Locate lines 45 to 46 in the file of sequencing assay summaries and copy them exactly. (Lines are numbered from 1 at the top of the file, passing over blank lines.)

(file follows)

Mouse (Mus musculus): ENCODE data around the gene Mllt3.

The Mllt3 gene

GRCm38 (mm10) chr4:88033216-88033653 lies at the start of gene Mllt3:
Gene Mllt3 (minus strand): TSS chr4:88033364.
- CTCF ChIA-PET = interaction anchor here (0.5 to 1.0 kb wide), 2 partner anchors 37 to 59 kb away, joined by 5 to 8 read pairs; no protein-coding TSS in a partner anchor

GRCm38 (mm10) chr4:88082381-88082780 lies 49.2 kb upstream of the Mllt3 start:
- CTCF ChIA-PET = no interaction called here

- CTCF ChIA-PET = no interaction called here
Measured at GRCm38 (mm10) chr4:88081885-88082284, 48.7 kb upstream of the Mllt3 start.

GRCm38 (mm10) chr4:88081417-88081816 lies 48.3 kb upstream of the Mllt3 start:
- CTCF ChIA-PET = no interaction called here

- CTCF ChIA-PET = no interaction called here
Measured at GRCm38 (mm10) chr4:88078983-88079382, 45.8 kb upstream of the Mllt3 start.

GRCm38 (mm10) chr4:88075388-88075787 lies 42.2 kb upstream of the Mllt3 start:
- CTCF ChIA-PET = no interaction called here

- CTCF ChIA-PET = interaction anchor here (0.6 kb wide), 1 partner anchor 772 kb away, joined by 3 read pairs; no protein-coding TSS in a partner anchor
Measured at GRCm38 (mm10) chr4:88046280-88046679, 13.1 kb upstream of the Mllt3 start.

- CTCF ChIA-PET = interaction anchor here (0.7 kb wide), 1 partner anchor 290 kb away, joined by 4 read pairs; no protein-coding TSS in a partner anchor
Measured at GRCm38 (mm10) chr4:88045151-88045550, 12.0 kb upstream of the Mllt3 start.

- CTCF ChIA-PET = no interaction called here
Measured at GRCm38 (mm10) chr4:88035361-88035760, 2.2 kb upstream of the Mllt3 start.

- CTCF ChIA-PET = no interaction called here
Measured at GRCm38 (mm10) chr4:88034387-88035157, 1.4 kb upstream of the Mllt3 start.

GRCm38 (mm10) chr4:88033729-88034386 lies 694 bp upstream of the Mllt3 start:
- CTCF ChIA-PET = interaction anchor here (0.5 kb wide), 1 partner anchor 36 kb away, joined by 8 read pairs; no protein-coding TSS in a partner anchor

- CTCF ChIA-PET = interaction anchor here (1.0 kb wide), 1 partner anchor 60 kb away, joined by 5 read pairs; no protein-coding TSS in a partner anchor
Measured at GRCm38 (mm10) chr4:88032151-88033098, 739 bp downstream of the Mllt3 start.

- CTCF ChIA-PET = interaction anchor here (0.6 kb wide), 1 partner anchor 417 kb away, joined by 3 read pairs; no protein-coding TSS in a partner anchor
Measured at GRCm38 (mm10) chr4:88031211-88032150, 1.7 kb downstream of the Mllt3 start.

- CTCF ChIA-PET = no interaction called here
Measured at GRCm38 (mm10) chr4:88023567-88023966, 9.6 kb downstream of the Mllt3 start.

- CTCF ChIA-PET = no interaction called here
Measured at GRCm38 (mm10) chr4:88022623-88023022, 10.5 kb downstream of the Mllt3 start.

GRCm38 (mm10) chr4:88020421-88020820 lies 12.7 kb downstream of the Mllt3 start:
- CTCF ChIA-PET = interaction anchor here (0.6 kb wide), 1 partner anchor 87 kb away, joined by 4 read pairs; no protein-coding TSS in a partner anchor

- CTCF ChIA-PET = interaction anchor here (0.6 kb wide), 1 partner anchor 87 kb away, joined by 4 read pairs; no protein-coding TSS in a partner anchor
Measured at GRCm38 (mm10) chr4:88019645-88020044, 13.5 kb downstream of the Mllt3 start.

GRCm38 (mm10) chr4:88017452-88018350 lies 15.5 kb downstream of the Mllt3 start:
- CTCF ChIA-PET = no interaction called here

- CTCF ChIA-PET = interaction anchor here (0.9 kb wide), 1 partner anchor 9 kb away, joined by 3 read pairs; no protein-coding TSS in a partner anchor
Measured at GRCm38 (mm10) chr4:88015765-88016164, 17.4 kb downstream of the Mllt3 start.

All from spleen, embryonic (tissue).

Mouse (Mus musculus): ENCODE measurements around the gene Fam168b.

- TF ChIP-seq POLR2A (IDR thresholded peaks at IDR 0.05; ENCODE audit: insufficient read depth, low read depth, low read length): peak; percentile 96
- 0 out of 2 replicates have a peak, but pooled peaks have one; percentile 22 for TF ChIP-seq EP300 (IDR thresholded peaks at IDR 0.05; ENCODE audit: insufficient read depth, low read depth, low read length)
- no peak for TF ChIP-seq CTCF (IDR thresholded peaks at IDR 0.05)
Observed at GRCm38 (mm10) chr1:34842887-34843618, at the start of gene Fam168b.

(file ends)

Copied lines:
- 0 out of 2 replicates have a peak, but pooled peaks have one; percentile 22 for TF ChIP-seq EP300 (IDR thresholded peaks at IDR 0.05; ENCODE audit: insufficient read depth, low read depth, low read length)
- no peak for TF ChIP-seq CTCF (IDR thresholded peaks at IDR 0.05)